How to become a consultant
Wondering how to become a consultant? Learn how to become a consultant in this article. We cover the definition of a consultant, the risks when you become a consultant, and the kinds of people who become independent consultants.
Definition of Becoming a Consultant
When you become a consultant, you offer your skills to other people. When you become a consultant, you’re saying you offer skills, knowledge and expertise that businesses or other people can use. A consultant gives advice, solves problems, makes recommendations, or provide specialized work, such as programming, editing, designing, writing, or business analysis. Someone who decides to become a consultant is usually paid by the hour, day or project, on commission, or based on performance. They are independent contractors and not employees of the hiring organization.
And that’s a big distinction. You may find that employers want to set up up as a consultant, when you’re really a contractor with no autonomy, control over your hours or work, or ability to bring in other talent to work on the project. In comparison, an independent consultant is an entrepreneur who builds out a practice or business and has the ability to turn a profit, make decisions about the business, subcontract to others and set their own hours of service.
Rewards of Consulting
As an entrepreneur, you can create independence, wealth and a lifestyle that suits you. Some consultants decide to build out multi-million dollar services businesses. Others choose lifestyle, working remotely from beach towns, fitting their business into their children’s school hours or working part of the year in one place and travelling internationally for other times. Some work full-time, some work over-time and others just pick up work when they choose. Obviously, if you want to build out a multi-million dollar service firm, your choices will differ from those who are semi-retired without established businesses.
Risks and Rewards
When you become a consultant, you become a risk taker. People who become consultants have freedom to choose their own hours, take vacations when they want, pick clients, refuse assignments and work with a variety of projects. However, to become a consultant, you let go of regular pay, administrative help, benefits and health care, tech support and other things many employees take for granted. When you become a consultant, you may also find yourself working alone, without the moral, creative and administrative support of co-workers.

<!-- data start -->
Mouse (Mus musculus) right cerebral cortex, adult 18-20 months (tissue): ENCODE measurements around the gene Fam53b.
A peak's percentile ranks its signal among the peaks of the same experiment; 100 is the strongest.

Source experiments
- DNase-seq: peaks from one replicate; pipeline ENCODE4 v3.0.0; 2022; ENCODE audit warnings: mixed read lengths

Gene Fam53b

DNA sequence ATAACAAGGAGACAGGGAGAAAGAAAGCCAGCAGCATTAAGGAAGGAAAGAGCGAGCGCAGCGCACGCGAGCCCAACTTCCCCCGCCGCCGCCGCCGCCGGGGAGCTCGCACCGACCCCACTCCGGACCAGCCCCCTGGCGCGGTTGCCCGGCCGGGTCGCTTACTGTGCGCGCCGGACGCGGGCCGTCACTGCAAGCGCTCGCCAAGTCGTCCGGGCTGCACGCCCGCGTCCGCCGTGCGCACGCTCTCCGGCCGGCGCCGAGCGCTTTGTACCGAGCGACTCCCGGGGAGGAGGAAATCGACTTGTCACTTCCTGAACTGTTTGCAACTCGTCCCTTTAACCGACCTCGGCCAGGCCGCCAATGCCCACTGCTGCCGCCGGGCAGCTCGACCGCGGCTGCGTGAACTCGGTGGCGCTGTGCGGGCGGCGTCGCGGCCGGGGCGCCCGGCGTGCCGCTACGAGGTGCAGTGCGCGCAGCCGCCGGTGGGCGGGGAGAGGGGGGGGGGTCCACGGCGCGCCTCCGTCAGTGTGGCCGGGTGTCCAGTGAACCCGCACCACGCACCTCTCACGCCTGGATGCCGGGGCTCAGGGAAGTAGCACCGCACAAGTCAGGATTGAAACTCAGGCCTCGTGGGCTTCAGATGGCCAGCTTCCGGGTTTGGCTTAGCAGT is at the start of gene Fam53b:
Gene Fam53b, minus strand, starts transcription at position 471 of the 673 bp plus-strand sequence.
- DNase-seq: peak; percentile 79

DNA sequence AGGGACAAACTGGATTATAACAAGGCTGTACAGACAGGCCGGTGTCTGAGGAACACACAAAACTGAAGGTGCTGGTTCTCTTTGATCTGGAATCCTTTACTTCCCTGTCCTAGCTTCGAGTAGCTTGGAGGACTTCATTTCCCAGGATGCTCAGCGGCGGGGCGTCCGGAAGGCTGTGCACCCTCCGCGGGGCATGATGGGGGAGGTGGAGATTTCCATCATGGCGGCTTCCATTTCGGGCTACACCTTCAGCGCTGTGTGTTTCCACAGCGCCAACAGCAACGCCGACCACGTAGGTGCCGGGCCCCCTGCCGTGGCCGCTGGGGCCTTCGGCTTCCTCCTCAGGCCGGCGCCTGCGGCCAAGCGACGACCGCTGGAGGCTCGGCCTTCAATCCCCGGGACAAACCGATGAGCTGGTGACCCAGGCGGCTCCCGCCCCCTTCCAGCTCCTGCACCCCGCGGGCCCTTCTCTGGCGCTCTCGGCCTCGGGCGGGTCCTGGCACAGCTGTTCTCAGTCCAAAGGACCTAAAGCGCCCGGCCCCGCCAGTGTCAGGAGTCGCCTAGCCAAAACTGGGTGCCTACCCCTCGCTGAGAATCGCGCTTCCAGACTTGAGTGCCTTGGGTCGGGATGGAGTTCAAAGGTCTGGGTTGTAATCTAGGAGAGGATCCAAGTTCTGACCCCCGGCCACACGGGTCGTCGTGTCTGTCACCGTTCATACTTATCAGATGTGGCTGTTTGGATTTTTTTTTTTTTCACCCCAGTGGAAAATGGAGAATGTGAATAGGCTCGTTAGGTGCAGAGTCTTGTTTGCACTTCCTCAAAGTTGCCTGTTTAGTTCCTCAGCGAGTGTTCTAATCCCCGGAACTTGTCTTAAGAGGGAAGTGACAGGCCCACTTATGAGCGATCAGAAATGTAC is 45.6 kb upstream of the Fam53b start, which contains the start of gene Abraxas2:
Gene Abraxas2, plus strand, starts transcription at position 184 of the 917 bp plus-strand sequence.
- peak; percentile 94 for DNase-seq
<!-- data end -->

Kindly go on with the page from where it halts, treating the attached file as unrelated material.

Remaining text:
People who become consultants
Recent grads often become a consultant because it seems to parallel their academic experience. Short-term projects, lots of clients, research opportunities and bursts of stress followed by periods of calm. However, it’s rare that a recent grad would yet be considered expert enough to become a consultant, regardless of their academic backgrounds. The key here is to present yourself as a contract worker – a worker for hire – until you have established a track record and a client list. If you do not yet have the credibility and experience to sell yourself as even a contract worker, seek work in a mid-sized company. You’ll have an opportunity to work on a variety of projects, without being steeped in the bureaucracy of a big company or the administrative duties and chaos of a start-up.
People sometimes change careers when they become a consultant. In most cases, these people have honed their skills in a hobby, side business or pet interest, or they have gone back to school to gain new skills. In some cases, they’ve found themselves laid off, bored in retirement or simply aching to try something new. Although their past experience has shaped their outlook, career changers take up new pursuits when they become a consultant. Hot consulting careers for career changers include real estate, financial planning, writing, graphic design, business management, and sales, although the list is endless.
A seasoned expert will often become a consultant after spending years in a field or industry. Seen as a true opinion leader, this veteran will often become a consultant by contracting back to their previous employer and business contacts. This professional often heads into retirement or leaves a senior management job, hoping to become a consultant. The seasoned professional who decides to become a consultant tends to be in high demand, because their specialized knowledge cannot be found elsewhere in the company. This expert will often become a consultant because their old company and colleagues beg them for help.
Some people decide to become consultants because of a life change. For them, becoming a consultant is about changing their world — not their career.
- Wanting to work from home while you care for a child or parent.
- Needing to be home when your kids finish school
- Finding yourself unemployed and realizing you’ve got a great opportunity to finally start the business of your dreams
- Realizing you want more control over your life
- Facing medical issues that prevent you from working full-time
- Realizing you don’t like working for a boss
- Being downsized and discovering that other companies need someone with your skills — but not on a full-time basis
- Retiring, but wanting to keep busy
- Wanting to supplement your existing job by moonlighting
- Being offered consulting work and realizing that you’d like to do more of it
Whether you’re looking for become a full-time consultant or just do it as a part-time, second or side job, the articles below can help you find your way. If you need help moving forward, continue scheduling a discovery session.
How to become a consultant series
- How to become a consultant
- Why become a consultant?
- Should I become a consultant?
- Who hires consultants?
- Becoming a consultant FAQ
- I’ve decided. Now what?